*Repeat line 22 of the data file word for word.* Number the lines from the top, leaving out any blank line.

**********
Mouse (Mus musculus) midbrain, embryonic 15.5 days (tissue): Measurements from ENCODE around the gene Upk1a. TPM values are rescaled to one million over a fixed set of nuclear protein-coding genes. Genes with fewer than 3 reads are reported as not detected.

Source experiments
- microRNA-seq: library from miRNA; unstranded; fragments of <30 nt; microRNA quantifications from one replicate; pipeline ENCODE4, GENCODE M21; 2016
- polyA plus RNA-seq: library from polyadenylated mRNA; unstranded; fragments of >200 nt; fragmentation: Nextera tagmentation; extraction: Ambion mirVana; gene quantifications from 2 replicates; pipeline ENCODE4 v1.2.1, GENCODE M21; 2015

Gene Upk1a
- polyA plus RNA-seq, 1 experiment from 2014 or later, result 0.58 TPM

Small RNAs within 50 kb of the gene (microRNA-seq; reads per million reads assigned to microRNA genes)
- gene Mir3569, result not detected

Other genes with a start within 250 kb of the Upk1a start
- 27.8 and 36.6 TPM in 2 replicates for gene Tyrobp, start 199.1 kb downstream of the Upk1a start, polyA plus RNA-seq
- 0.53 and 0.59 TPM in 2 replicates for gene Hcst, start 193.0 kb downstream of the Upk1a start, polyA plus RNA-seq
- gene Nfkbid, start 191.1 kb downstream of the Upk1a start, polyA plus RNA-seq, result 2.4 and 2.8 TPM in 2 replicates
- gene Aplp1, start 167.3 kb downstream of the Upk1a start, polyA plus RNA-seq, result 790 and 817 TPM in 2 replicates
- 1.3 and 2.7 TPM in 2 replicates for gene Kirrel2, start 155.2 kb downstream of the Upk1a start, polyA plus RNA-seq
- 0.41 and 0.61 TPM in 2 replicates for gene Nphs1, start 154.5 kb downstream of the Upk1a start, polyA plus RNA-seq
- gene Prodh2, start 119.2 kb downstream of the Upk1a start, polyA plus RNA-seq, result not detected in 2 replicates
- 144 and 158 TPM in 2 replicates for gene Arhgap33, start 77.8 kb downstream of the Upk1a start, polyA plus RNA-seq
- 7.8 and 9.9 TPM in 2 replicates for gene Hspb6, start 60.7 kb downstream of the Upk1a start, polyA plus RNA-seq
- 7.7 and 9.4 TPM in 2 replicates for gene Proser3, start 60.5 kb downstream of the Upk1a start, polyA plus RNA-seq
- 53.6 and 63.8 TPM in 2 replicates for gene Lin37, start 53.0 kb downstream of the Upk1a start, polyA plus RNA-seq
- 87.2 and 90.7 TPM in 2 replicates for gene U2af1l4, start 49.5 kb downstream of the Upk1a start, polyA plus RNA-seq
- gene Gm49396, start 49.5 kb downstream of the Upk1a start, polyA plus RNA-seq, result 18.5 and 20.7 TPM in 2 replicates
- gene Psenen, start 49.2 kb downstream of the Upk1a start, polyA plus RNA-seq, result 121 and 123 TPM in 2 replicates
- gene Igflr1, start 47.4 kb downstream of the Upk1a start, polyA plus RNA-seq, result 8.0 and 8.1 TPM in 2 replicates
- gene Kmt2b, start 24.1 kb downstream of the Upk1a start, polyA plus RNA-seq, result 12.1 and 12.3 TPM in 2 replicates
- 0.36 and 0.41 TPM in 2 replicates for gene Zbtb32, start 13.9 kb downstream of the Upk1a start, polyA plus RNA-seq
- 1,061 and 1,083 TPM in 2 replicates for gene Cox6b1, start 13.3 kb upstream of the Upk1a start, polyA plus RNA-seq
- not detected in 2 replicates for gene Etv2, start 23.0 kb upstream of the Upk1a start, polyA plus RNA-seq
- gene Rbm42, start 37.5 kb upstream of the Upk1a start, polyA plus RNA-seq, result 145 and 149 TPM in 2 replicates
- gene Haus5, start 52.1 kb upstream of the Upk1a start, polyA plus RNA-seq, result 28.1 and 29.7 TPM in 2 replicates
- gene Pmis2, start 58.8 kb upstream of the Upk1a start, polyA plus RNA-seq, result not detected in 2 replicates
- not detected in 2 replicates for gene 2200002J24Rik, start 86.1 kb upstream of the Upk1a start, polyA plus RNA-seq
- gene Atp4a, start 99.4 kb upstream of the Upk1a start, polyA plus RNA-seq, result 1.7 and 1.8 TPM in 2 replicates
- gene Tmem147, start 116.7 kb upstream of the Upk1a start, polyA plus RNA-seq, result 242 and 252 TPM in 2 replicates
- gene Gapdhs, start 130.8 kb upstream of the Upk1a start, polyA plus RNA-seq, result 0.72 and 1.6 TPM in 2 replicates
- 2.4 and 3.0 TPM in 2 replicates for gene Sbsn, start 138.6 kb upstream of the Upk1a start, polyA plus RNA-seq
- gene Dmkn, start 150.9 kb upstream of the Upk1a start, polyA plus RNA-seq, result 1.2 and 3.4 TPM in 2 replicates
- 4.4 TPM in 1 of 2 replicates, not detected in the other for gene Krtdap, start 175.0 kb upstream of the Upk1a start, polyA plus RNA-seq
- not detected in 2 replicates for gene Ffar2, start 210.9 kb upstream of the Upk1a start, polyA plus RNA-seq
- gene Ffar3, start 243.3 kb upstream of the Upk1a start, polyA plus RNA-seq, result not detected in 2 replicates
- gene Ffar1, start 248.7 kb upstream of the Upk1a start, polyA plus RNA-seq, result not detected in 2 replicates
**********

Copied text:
- gene Gm49396, start 49.5 kb downstream of the Upk1a start, polyA plus RNA-seq, result 18.5 and 20.7 TPM in 2 replicates